[whatwg] pushState

Ian Hickson ian at hixie.ch
Fri Jul 25 16:44:56 PDT 2008

On Fri, 25 Jul 2008, Jonas Sicking wrote:
> > 
> > FWIW, the title parameter was added in response to requests in 
> > feedback from application authors, who didn't want to change 
> > document.title for this.
> Requesting is easy. *Why* did they request this? Still seems like better 
> UI design to have this affect the title. The title of my mail client 
> changes to show what part of the UI I'm in. Currently it says "whatwg 
> for jonas at sicking.cc" indicating that i'm watching the whatwg folder on 
> the "jonas at sicking.cc" account.

Well to reuse the GMail example again, you might have entries like (in 
reverse chronological order, current entry at the top):

>> GMail - in:spam - checked all unread
   GMail - in:spam - unchecked all
   GMail - in:spam - checked 2 messages
   GMail - in:spam
   GMail - Inbox

...while the actual titles were (in the same order):

   GMail - Search - in:spam
   GMail - Search - in:spam
   GMail - Search - in:spam
   GMail - Search - in:spam
   GMail - Inbox

This seems like a reasonable thing to support.

> > > > Also, the URL can be used when bookmarking the page. It could also 
> > > > be displayed in the location bar.
> > >
> > > Hmm.. bookmarking is indeed tricky. If a site really want to support 
> > > bookmarking it seems like the best solution is to use the old hack 
> > > of setting location.hash.
> > 
> > The hash isn't sent to the server.
> Why would you want to send something to the server?

Well again, consider Bugzilla -- Bugzilla knows how to generate a bug page 
if you go to that URL. You don't go to:


...and have AJAX fetch down the bug data.

> > Again, fwiw, the URL parameter was added in response to author 
> > feedback to the effect that only having control over the hash was 
> > insufficient for what they wanted to do.
> Why?

So they can do what Bugzilla does, for instance.

> > > > (The Location object should not be updated, however.)
> > 
> > Changing it would introduce a gratuitous difference between legacy UAs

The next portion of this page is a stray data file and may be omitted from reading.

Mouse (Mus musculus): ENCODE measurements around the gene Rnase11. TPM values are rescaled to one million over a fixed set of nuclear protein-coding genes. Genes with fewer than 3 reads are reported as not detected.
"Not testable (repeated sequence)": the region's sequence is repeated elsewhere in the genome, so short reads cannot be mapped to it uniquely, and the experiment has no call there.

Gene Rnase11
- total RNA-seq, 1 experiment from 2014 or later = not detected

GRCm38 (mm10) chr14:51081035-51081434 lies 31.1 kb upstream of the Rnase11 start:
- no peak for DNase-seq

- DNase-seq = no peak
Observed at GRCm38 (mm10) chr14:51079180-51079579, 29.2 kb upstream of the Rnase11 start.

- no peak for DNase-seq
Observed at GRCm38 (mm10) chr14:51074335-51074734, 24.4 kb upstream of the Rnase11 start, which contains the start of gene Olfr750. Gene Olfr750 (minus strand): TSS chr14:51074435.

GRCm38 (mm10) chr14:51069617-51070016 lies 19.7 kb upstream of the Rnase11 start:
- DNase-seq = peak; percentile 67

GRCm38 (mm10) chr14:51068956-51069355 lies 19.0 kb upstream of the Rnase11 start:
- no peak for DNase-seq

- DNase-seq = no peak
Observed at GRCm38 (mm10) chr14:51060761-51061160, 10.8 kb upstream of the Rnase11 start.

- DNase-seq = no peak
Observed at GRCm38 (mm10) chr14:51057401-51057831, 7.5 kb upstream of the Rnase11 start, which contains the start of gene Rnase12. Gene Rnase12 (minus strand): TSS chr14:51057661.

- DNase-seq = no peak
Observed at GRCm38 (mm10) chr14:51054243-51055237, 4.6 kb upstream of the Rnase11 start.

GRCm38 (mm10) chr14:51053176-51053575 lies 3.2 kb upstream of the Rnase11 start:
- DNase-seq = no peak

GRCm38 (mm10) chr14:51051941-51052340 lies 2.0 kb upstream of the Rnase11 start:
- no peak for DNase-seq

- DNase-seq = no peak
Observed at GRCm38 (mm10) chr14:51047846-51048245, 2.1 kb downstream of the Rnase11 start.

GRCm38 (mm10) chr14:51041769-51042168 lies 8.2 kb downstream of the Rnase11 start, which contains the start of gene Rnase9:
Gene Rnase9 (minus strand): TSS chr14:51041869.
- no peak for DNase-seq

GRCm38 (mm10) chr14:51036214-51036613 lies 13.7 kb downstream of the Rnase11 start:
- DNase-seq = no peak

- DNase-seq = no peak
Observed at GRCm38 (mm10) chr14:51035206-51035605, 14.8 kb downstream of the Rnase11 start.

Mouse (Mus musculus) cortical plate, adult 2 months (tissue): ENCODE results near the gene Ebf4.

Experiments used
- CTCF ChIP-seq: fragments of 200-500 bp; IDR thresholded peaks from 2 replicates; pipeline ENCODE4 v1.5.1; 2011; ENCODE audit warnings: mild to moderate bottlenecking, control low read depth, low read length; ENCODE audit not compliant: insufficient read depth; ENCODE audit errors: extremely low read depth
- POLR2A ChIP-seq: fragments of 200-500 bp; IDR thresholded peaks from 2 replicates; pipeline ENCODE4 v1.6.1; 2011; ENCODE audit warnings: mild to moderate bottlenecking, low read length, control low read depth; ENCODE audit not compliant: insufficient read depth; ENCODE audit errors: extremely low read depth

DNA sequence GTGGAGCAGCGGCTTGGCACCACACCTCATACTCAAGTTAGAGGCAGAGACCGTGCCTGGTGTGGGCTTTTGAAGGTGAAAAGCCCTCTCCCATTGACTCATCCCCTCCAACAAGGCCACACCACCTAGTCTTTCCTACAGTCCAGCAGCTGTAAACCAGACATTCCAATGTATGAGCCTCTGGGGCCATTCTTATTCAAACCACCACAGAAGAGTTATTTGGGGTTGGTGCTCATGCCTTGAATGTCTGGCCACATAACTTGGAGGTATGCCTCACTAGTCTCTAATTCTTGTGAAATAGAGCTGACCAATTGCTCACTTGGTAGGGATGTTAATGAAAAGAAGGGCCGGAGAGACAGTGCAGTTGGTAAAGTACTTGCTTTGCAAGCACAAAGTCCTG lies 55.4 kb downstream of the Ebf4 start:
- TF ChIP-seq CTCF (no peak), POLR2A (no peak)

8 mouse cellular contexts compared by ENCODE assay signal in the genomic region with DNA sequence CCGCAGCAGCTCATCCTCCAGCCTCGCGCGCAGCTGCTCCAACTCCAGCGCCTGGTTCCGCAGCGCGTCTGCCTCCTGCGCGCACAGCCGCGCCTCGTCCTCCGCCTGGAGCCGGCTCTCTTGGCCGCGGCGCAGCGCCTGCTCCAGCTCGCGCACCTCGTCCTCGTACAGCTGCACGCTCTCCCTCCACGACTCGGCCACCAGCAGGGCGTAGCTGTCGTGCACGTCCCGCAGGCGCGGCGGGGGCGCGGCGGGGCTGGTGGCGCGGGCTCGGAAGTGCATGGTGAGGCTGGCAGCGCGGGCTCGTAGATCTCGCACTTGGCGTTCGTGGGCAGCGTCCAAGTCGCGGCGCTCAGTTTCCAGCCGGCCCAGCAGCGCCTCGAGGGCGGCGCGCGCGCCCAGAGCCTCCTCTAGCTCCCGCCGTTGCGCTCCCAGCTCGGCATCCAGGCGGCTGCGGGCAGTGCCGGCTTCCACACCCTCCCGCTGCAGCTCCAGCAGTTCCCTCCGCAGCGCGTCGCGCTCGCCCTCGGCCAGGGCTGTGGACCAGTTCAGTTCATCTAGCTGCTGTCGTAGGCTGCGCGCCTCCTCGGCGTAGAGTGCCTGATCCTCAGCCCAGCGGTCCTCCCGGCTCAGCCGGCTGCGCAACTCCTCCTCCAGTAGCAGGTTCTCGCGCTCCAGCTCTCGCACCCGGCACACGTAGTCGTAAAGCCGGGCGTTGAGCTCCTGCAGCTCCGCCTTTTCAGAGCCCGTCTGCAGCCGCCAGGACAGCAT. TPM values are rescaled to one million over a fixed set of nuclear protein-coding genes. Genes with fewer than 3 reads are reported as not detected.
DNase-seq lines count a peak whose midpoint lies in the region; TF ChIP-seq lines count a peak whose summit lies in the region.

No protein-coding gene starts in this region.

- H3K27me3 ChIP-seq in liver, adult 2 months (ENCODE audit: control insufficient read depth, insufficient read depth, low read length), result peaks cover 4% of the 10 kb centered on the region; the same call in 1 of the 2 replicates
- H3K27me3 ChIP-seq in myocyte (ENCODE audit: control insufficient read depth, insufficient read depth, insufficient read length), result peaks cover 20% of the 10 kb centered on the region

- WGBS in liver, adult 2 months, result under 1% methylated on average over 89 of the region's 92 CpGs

> > and UAs implementing this feature, as well as complexity that I'm not 
> > sure I really want to have to test.
> How exactly were you envisioning that people do fallback to legacy UAs?

There are already libraries that emulate this behaviour using nested 
iframes. The idea would be to simply have those libraries use pushState() 
if it was available instead. We wouldn't want unrelated things like the 
Location object changing just because they used the HTML5 feature, 
something which to the user of the library is an implementation detail.

(See, e.g., how Google Maps stores state in the back button without 
reloading today.)

> > The data object is for when the page still exists, so that the state 
> > can be updated on the fly, e.g. bringing back the exact same <video> 
> > element to the front, or whatever.
> You can still do this, it's just that we won't encourage it using an 
> API.
> You can just store your <video> or whatnot in some cache in some global 
> object. You could even store it in an array and store the index of that 
> array in the stored data object.
> Storing objects in the history state isn't going to extend the lifetime 
> past that of the Document anyway. The UA is going to want to tear down 
> all stored objects when tearing down the Document since otherwise its 
> very likely that those objects would keep the Document alive, if nothing 
> else through the JS __parent__.
> This actually means that even when not talking about a restart, in order 
> to better support long history chains where the Document is likely to be 
> evicted from the fastback cache, we should enforce that the data objects 
> be serializable (JSON-able).

I don't understand what you are proposing here.

Right now, when the Document is discarded, so are all the objects that 
were pushed using pushState(), as well as all the entries that don't have 
an explicit URL.

You are saying that over a restart you want to preserve even the entries 
that don't have a URL?

That doesn't make sense to me, after all, all the data those pages had 
loaded into RAM is gone now, they'd need to resinstantiate all the 

> > > But all those complex cases will fail on a browser restart. It is 
> > > much better if we encourage people to write stable code.
> > 
> > The original feature wasn't expected to work at all across a browser 
> > restart.
> Well, consider it requested ;)

Right, that's what the URL parameter is for. Originally there was just the 
data argument, and no URL or title. We added URL to support the restart 
and bookmarking cases.

> > To use GMail as an example again, one might want to pushState() for 
> > every change of selected e-mails, but only pushState() with a URL when 
> > the search query changes.
> Seems ok to me.

So, the same applies to restarts. You'd want the history of search query 
changes to survive, but the individual checks of the checkboxes don't need 
to -- and tracking them would in any case be way harder since the original 
DOM is gone by that point.

> Nor the case of long history chains.

Could you elaborate on this?

Ian Hickson               U+1047E                )\._.,--....,'``.    fL
http://ln.hixie.ch/       U+263A                /,   _.. \   _\  ;`._ ,.
Things that are impossible just take longer.   `._.-(,_..'--(,_..'`-.;.'

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